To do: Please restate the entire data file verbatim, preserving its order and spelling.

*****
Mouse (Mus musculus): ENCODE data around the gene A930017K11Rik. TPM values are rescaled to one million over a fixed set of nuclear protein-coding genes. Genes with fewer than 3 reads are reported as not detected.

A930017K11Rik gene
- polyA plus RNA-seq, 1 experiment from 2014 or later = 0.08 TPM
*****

Mouse (Mus musculus): ENCODE data around the gene A930017K11Rik. TPM values are rescaled to one million over a fixed set of nuclear protein-coding genes. Genes with fewer than 3 reads are reported as not detected.

A930017K11Rik gene
- polyA plus RNA-seq, 1 experiment from 2014 or later = 0.08 TPM